We use cookies to give you the best experience possible. By continuing we’ll assume you’re on board with our cookie policy

A Short Analysis Of Persuasion, by Jane Austen

The whole doc is available only for registered users

A limited time offer! Get a custom sample essay written according to your requirements urgent 3h delivery guaranteed

Order Now

“Anne Elliot, with all her claims of birth, beauty, and mind, to throw herself away at nineteen; involve herself at nineteen, in an engagement with a young man who had nothing but himself to recommend him, and no hopes of attaining affluence, but in the chances of a most uncertain profession, and no connexions to secure even his farther rise in that profession, would be, indeed, a throwing away, which she grieved to think of! Anne Elliot, so young; known to so few, to be snatched off by a stranger without alliance or fortune; or rather sunk by him into a state of most wearing, anxious, youth-killing dependence! It must not be, if by any fair interference of friendship, any representations from one who had almost a mother’s love and mother’s right, it would be prevented.”

(AUSTEN, 1818, p.24-25)

The excerpt above was extracted from the fourth chapter of Jane Austen’s Persuasion, and although it is early in the development of the plot and the story as a whole, much can be known and learned through its close observation. Signs and hints on all the elements involved in the story, such as society organization, relationships, moral and values, characters’ profiles and other issues are given already on the very first paragraphs. Persuasion is extremely well organized in terms of plot. It follows what Ian Watt (1957) calls “principle of causality”, meaning that one event that takes place in the plot under determined conditions will cause, or give possibility to something else to happen. It is also a novel which has the narrative organized by the same principles, but in several different levels, that will be discussed throughout this paper. The tone in Persuasion is darker, bitterer and more melancholic than in the previous novels by Jane Austen.

In one of the letters she wrote to her sister, Austen talks about the tone in her another novel, Pride and Prejudice: “The work is rather too light, and bright, and sparkling; it wants shade.” (AUSTEN, 1816). Persuasion is not light, or bright or sparkling; it has the shade Austen wrote about, it has sadness. Austen’s works are generally, and also deep mistakenly, considered mere love stories completely unaware and distanced from social and economic contexts. Raymond Williams, critic, says in his book The Country and the City that Austen does give the history of the country in her books, through the social situation of the characters; and indeed, some valuable pieces of information about the English society values of the time can be understood through the excerpt brought above. Anne Elliot is an unmarried twenty seven year old woman, situation that is very much frowned upon in the society and time she lives in, who has initially absolutely no power, voice or choice of her own, and whose wills have always been suppressed by her family and close friend Lady Russell, people who have always imposed her what to do or where to go, disregarding her own thoughts.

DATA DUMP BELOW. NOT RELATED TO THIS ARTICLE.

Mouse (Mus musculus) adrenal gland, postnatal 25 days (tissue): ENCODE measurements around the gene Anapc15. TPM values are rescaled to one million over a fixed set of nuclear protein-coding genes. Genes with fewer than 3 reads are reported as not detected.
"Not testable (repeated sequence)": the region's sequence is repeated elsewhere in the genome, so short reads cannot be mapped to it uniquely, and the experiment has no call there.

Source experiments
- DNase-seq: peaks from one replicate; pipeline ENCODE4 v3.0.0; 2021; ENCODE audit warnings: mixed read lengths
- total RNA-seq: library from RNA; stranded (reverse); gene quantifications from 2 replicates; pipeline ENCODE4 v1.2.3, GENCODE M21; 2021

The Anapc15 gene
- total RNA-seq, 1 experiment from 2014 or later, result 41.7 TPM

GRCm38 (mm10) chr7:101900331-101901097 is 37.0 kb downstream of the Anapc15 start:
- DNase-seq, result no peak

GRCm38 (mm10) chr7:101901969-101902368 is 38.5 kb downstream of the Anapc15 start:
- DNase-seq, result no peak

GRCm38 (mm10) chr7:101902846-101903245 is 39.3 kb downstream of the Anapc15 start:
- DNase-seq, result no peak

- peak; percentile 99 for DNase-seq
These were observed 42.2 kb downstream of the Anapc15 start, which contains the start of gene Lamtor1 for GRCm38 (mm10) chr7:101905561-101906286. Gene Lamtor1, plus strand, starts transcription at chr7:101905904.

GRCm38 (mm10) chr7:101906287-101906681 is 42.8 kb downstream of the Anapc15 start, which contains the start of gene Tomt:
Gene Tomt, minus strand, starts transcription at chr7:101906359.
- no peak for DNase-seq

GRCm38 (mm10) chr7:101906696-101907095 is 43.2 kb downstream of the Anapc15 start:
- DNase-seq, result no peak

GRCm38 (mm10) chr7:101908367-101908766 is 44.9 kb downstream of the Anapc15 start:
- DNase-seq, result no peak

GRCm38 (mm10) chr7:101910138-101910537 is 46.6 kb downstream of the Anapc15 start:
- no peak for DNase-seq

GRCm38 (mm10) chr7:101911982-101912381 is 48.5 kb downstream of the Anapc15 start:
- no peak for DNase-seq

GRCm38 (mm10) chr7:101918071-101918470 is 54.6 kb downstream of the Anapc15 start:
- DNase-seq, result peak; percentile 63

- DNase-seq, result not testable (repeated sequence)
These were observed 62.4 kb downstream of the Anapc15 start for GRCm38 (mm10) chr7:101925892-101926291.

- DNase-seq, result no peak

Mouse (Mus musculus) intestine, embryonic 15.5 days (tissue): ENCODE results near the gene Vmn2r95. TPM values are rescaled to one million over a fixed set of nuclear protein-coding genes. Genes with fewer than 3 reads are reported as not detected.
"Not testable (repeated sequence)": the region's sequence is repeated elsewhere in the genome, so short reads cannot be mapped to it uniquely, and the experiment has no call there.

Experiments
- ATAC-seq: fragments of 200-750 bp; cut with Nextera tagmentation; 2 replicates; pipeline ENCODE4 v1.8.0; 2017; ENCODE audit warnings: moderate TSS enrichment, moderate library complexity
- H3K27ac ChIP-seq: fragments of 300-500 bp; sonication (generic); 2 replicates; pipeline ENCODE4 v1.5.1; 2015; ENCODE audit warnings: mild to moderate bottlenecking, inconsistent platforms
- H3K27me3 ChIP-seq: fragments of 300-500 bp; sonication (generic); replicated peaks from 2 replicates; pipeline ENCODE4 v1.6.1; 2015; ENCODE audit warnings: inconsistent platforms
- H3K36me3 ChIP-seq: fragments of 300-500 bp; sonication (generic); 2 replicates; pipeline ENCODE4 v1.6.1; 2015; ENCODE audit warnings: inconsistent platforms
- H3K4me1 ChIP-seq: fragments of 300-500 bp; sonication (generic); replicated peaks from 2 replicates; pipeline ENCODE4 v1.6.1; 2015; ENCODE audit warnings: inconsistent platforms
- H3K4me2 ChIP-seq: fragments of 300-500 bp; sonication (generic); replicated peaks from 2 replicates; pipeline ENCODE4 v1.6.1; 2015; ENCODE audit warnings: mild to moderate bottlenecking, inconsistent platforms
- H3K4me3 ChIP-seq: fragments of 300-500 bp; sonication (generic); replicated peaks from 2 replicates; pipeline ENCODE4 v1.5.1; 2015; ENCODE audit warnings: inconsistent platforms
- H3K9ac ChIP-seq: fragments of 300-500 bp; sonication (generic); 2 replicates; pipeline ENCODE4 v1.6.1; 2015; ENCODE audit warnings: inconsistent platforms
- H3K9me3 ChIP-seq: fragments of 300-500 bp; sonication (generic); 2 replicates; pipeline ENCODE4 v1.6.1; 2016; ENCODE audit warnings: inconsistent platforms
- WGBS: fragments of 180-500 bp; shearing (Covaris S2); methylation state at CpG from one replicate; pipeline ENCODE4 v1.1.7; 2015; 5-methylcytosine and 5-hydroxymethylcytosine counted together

Anne is a rational young woman, perhaps the only rational person in her family, which makes her completely misplaced in her environment. Her younger sister Mary is an attention-seeking hypochondriac, and her father, Sir Walter Elliot, and older sister Elizabeth are selfish and vain people, concerned only with appearances and properties. Sir Elliot’s behavior is the main factor responsible for the social comedy present in the story: his disregard for his family’s personal and emotional issues, and his exclusive focus on exterior aspects such as name, book records and property, and his preference of having good “connexions” over real relationships. In Austen’s novels, the characters are concerned about social convention; moral code is something of extreme importance and questions of personal conduct and behavior are crucial. In Persuasion, the social comedy factor is combined with the subjective experience technique, new in the English novels. The subjective experienced is provided by Austen’s personal contributions through free indirect discourse, through which the reader can have close access to Anne’s inner thoughts.

It is essential that Austen relies on this method because so much of the plot happens internally, and it is the only way the reader can fully understand not only Anne’s situation, since it is not something she can share out loud with other characters. The presence of both social comedy and subjective experience is considered a problematic combination by the critic Marilyn Butler (1975), who believes that it is a weakness, for there is no total integration between the two techniques. As it can be observed in the cited excerpt, it is expected that a woman marries well and provide heirs and honor to their family name. Marriage is the center of the plot. Not marriage in its loving and romantic sense, for Austen depicts a world permeated by control, balance, rationality and order, but marriage as a possibility of social raise or a way to maintain a current social status. Considering the English society organization, there are four easily identifiable layers: the aristocracy, the gentry, the new middle classes and the working class. Austen’s world comprehends the two intermediate ones: the gentry and the new middle classes. The peculiarity that is present not only in Persuasion, but also in other Austen’s novel, is what Williams defines as “changes of fortune”:

“… indeed much of the interest, and many of the sources of the action, in Jane Austen’s novels, lie in the changes of fortune – the facts of general change and of a certain mobility – which were affecting the landed families at this time.” (WILLIAMS, 1973, p.113)